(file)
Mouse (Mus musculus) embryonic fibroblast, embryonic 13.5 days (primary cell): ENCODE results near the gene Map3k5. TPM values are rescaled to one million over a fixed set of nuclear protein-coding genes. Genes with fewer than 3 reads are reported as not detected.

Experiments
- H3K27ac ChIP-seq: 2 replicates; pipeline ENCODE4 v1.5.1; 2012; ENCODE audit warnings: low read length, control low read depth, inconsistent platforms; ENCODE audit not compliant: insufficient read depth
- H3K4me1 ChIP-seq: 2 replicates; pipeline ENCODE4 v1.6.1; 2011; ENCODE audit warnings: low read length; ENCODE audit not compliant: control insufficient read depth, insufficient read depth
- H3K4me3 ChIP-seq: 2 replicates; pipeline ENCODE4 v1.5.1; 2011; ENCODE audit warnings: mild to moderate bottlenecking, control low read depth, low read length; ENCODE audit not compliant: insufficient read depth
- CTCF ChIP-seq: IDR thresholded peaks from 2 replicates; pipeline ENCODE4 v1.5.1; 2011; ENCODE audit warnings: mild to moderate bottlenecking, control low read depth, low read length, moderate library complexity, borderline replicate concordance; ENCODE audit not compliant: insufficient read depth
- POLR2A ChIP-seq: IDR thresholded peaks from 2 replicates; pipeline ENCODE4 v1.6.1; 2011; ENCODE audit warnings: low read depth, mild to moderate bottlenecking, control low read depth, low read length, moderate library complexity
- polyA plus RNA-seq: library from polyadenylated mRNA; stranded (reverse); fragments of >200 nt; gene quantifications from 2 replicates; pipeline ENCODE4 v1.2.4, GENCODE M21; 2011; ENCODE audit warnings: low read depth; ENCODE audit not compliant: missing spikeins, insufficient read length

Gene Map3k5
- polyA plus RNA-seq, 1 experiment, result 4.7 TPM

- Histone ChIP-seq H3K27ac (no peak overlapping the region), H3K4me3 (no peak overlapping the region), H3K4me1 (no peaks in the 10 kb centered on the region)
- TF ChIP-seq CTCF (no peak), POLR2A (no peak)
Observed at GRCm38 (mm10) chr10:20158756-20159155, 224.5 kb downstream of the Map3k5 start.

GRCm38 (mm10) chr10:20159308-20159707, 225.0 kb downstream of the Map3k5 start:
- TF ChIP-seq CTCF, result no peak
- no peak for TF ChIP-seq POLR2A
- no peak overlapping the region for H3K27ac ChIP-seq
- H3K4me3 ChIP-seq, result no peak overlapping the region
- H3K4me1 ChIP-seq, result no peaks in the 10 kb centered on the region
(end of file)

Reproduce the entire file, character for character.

Mouse (Mus musculus) embryonic fibroblast, embryonic 13.5 days (primary cell): ENCODE results near the gene Map3k5. TPM values are rescaled to one million over a fixed set of nuclear protein-coding genes. Genes with fewer than 3 reads are reported as not detected.

Experiments
- H3K27ac ChIP-seq: 2 replicates; pipeline ENCODE4 v1.5.1; 2012; ENCODE audit warnings: low read length, control low read depth, inconsistent platforms; ENCODE audit not compliant: insufficient read depth
- H3K4me1 ChIP-seq: 2 replicates; pipeline ENCODE4 v1.6.1; 2011; ENCODE audit warnings: low read length; ENCODE audit not compliant: control insufficient read depth, insufficient read depth
- H3K4me3 ChIP-seq: 2 replicates; pipeline ENCODE4 v1.5.1; 2011; ENCODE audit warnings: mild to moderate bottlenecking, control low read depth, low read length; ENCODE audit not compliant: insufficient read depth
- CTCF ChIP-seq: IDR thresholded peaks from 2 replicates; pipeline ENCODE4 v1.5.1; 2011; ENCODE audit warnings: mild to moderate bottlenecking, control low read depth, low read length, moderate library complexity, borderline replicate concordance; ENCODE audit not compliant: insufficient read depth
- POLR2A ChIP-seq: IDR thresholded peaks from 2 replicates; pipeline ENCODE4 v1.6.1; 2011; ENCODE audit warnings: low read depth, mild to moderate bottlenecking, control low read depth, low read length, moderate library complexity
- polyA plus RNA-seq: library from polyadenylated mRNA; stranded (reverse); fragments of >200 nt; gene quantifications from 2 replicates; pipeline ENCODE4 v1.2.4, GENCODE M21; 2011; ENCODE audit warnings: low read depth; ENCODE audit not compliant: missing spikeins, insufficient read length

Gene Map3k5
- polyA plus RNA-seq, 1 experiment, result 4.7 TPM

- Histone ChIP-seq H3K27ac (no peak overlapping the region), H3K4me3 (no peak overlapping the region), H3K4me1 (no peaks in the 10 kb centered on the region)
- TF ChIP-seq CTCF (no peak), POLR2A (no peak)
Observed at GRCm38 (mm10) chr10:20158756-20159155, 224.5 kb downstream of the Map3k5 start.

GRCm38 (mm10) chr10:20159308-20159707, 225.0 kb downstream of the Map3k5 start:
- TF ChIP-seq CTCF, result no peak
- no peak for TF ChIP-seq POLR2A
- no peak overlapping the region for H3K27ac ChIP-seq
- H3K4me3 ChIP-seq, result no peak overlapping the region
- H3K4me1 ChIP-seq, result no peaks in the 10 kb centered on the region